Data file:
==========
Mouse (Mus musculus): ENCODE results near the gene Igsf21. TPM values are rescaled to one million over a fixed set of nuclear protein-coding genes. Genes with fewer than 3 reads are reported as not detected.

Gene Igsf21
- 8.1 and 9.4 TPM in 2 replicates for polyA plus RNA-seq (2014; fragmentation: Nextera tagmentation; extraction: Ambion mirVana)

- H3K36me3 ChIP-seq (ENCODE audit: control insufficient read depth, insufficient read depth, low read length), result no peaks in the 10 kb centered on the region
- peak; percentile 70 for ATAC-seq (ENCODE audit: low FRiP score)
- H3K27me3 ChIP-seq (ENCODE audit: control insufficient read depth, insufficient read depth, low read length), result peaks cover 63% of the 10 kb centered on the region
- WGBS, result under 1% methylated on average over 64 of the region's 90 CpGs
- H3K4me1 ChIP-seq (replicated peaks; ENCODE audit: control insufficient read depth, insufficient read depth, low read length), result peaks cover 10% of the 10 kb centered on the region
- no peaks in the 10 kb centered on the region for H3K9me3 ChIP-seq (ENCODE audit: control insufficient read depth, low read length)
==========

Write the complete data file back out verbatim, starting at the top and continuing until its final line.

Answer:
Mouse (Mus musculus): ENCODE results near the gene Igsf21. TPM values are rescaled to one million over a fixed set of nuclear protein-coding genes. Genes with fewer than 3 reads are reported as not detected.

Gene Igsf21
- 8.1 and 9.4 TPM in 2 replicates for polyA plus RNA-seq (2014; fragmentation: Nextera tagmentation; extraction: Ambion mirVana)

- H3K36me3 ChIP-seq (ENCODE audit: control insufficient read depth, insufficient read depth, low read length), result no peaks in the 10 kb centered on the region
- peak; percentile 70 for ATAC-seq (ENCODE audit: low FRiP score)
- H3K27me3 ChIP-seq (ENCODE audit: control insufficient read depth, insufficient read depth, low read length), result peaks cover 63% of the 10 kb centered on the region
- WGBS, result under 1% methylated on average over 64 of the region's 90 CpGs
- H3K4me1 ChIP-seq (replicated peaks; ENCODE audit: control insufficient read depth, insufficient read depth, low read length), result peaks cover 10% of the 10 kb centered on the region
- no peaks in the 10 kb centered on the region for H3K9me3 ChIP-seq (ENCODE audit: control insufficient read depth, low read length)